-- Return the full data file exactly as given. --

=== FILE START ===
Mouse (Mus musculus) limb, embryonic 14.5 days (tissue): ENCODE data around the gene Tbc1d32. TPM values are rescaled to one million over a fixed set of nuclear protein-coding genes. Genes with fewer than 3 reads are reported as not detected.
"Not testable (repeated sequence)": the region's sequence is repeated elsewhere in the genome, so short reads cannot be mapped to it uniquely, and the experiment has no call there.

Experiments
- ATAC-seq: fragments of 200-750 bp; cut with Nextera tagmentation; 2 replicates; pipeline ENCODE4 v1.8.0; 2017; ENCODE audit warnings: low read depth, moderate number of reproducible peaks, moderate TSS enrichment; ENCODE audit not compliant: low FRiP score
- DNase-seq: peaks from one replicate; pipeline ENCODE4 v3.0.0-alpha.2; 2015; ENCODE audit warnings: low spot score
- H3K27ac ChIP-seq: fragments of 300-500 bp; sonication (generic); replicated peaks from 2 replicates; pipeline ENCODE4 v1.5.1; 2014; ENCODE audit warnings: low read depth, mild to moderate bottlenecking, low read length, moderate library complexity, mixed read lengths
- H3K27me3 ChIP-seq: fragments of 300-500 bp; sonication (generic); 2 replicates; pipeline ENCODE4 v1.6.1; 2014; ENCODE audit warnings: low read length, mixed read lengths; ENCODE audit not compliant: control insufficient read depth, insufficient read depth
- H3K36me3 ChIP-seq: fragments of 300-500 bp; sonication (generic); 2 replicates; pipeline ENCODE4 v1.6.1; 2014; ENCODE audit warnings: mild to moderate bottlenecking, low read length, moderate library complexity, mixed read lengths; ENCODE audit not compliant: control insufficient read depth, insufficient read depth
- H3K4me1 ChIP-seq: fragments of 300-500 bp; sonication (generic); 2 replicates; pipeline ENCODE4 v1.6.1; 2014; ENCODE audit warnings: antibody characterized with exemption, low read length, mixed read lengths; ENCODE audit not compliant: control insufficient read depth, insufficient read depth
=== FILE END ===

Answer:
Mouse (Mus musculus) limb, embryonic 14.5 days (tissue): ENCODE data around the gene Tbc1d32. TPM values are rescaled to one million over a fixed set of nuclear protein-coding genes. Genes with fewer than 3 reads are reported as not detected.
"Not testable (repeated sequence)": the region's sequence is repeated elsewhere in the genome, so short reads cannot be mapped to it uniquely, and the experiment has no call there.

Experiments
- ATAC-seq: fragments of 200-750 bp; cut with Nextera tagmentation; 2 replicates; pipeline ENCODE4 v1.8.0; 2017; ENCODE audit warnings: low read depth, moderate number of reproducible peaks, moderate TSS enrichment; ENCODE audit not compliant: low FRiP score
- DNase-seq: peaks from one replicate; pipeline ENCODE4 v3.0.0-alpha.2; 2015; ENCODE audit warnings: low spot score
- H3K27ac ChIP-seq: fragments of 300-500 bp; sonication (generic); replicated peaks from 2 replicates; pipeline ENCODE4 v1.5.1; 2014; ENCODE audit warnings: low read depth, mild to moderate bottlenecking, low read length, moderate library complexity, mixed read lengths
- H3K27me3 ChIP-seq: fragments of 300-500 bp; sonication (generic); 2 replicates; pipeline ENCODE4 v1.6.1; 2014; ENCODE audit warnings: low read length, mixed read lengths; ENCODE audit not compliant: control insufficient read depth, insufficient read depth
- H3K36me3 ChIP-seq: fragments of 300-500 bp; sonication (generic); 2 replicates; pipeline ENCODE4 v1.6.1; 2014; ENCODE audit warnings: mild to moderate bottlenecking, low read length, moderate library complexity, mixed read lengths; ENCODE audit not compliant: control insufficient read depth, insufficient read depth
- H3K4me1 ChIP-seq: fragments of 300-500 bp; sonication (generic); 2 replicates; pipeline ENCODE4 v1.6.1; 2014; ENCODE audit warnings: antibody characterized with exemption, low read length, mixed read lengths; ENCODE audit not compliant: control insufficient read depth, insufficient read depth